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J-Lab’s Lessons Learned from 55 Citizen News Projects

This from a speech by Jan Schaffer, J-Lab Executive Director:

J-Lab has funded 55 projects since 2005 with small grants, about $25,000. Many of these efforts sought to train citizens to generate stories for the site. Some were university projects. Others were launched by so-called “civic catalysts” – those bumblebees that pollinate a lot of community groups and carry a lot of knowledge about their communities.

Here are five of our key takeaways:

* Citizen journalism is a high-churn, high-touch enterprise: Citizen journalism math is working out this way: Fewer than one in 10 of those you train will stick around to be regular contributors. Even then, they may be “regular” for only a short period of time. Projects that counted on citizens to produce content had to develop alternative plans for stories or they struggled with little compelling content. Our recommendation is to tease out, rather than train in advance, these contributors.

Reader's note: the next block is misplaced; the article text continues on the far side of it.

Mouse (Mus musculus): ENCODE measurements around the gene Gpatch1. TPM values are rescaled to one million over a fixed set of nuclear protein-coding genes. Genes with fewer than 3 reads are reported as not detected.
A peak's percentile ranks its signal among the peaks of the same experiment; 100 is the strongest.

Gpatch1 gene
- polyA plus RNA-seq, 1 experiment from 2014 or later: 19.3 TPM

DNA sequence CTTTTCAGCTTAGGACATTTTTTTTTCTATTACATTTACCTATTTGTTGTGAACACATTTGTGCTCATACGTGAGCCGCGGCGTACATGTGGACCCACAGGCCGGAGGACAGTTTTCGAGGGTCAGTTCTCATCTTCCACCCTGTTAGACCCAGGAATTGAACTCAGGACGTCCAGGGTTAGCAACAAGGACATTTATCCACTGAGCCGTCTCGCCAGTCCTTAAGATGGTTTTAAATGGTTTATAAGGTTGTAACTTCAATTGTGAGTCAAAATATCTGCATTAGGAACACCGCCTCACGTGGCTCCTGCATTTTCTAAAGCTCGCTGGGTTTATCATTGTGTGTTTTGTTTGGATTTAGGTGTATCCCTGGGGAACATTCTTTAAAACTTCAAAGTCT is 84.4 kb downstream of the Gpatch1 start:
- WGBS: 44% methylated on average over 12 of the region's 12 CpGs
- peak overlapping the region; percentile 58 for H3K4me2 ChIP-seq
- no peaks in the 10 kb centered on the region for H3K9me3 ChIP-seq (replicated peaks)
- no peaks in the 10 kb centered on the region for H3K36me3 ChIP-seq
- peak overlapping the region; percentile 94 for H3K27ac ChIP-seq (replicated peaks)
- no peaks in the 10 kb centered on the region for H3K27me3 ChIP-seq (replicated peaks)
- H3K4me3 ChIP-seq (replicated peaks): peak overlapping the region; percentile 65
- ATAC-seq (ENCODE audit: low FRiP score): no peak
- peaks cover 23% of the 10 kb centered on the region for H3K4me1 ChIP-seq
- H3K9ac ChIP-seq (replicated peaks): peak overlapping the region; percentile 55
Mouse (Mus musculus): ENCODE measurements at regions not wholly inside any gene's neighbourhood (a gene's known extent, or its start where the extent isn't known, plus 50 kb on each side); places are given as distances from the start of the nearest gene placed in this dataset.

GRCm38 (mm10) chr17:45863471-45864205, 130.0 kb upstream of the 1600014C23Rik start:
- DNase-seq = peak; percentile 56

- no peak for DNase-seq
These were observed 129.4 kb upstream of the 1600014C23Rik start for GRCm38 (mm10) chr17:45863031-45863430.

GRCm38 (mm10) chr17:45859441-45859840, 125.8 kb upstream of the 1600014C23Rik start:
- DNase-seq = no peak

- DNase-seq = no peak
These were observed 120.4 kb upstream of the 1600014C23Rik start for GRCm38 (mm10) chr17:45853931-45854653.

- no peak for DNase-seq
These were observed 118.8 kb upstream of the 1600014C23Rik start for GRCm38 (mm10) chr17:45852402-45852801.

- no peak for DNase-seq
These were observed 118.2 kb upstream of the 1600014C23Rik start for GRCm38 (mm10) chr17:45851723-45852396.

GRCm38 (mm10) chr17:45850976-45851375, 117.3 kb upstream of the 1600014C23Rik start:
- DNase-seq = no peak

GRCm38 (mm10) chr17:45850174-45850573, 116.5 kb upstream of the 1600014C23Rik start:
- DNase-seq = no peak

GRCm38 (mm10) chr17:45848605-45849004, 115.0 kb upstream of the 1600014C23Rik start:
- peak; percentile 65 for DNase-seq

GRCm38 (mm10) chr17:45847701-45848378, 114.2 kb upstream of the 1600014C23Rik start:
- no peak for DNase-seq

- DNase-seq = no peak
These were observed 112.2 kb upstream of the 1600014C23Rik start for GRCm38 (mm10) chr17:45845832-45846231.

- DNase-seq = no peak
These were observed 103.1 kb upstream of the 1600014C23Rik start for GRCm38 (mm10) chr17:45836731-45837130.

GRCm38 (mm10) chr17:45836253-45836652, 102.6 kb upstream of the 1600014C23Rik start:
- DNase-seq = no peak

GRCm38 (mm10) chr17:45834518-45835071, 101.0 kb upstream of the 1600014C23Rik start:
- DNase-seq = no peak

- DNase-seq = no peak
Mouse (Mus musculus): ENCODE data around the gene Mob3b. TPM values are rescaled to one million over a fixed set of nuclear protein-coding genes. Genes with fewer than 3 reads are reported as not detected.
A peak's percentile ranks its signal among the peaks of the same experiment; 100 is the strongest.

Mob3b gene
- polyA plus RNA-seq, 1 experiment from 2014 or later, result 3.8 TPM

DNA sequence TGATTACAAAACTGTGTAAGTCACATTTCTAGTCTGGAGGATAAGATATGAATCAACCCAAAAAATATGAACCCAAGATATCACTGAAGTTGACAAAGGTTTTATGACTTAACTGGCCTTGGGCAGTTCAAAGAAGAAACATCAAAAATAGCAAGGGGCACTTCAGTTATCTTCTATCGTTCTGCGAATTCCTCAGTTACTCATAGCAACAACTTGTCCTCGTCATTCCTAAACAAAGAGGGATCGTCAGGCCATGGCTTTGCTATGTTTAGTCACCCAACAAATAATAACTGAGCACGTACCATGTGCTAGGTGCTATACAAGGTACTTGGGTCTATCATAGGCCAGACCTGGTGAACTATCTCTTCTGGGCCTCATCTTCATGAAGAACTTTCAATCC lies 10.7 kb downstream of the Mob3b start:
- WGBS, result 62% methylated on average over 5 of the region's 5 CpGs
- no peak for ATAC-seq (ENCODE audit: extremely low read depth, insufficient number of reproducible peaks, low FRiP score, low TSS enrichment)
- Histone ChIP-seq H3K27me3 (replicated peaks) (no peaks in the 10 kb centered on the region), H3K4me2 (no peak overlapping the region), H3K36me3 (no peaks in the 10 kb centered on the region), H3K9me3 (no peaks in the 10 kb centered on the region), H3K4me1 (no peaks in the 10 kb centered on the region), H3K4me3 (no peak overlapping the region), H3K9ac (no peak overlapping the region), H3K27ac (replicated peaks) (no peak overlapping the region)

* Sweat equity is key: Projects built on the grit and passion and community knowledge of a particular founder or corps of founders have created the most promising models for sustainability.
* Social media is game changing: Facebook, Twitter and other social media tools are ushering in a New Age for Community News, creating robust recruiting, marketing, distribution, collaboration, reporting and funding opportunities that can put a new startup on the map with the speed of light.
* The academic calendar is not good enough: University-led projects built with student journalists need to operate year-round to avoid losing momentum and community trust. They hold great promise but must surmount great hurdles.
* Hyperlocal sites are not a business yet: There is great demand for local news and information but the supply is very fragile. Many of the projects that we funded are volunteer efforts. But others definitely want to be able to pay salaries and health benefits and build sustaining operations.

She adds:

We emerge from this stage of our grant experiences with some recommendations ¬both for startup community news sites and those who wish to support them:

* Try everything. Keep what works and redo what doesn’t.
* Remember that the community doesn’t only want news; it also wants connections.
* Think of your task as not just covering community, but building it as well.

You can see her slides below or read the full speech here.

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